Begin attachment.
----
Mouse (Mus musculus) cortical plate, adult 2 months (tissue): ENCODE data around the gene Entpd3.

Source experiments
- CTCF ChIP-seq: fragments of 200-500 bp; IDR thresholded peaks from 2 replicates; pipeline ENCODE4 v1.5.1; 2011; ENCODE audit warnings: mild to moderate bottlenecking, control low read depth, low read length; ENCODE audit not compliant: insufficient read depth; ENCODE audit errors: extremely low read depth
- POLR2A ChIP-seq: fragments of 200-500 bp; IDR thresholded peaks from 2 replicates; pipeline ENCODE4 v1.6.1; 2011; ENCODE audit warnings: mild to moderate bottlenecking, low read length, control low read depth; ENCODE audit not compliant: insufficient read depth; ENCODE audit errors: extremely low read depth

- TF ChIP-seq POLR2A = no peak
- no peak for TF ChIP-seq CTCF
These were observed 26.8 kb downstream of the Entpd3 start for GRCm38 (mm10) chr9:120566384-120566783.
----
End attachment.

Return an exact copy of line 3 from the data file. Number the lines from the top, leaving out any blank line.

- CTCF ChIP-seq: fragments of 200-500 bp; IDR thresholded peaks from 2 replicates; pipeline ENCODE4 v1.5.1; 2011; ENCODE audit warnings: mild to moderate bottlenecking, control low read depth, low read length; ENCODE audit not compliant: insufficient read depth; ENCODE audit errors: extremely low read depth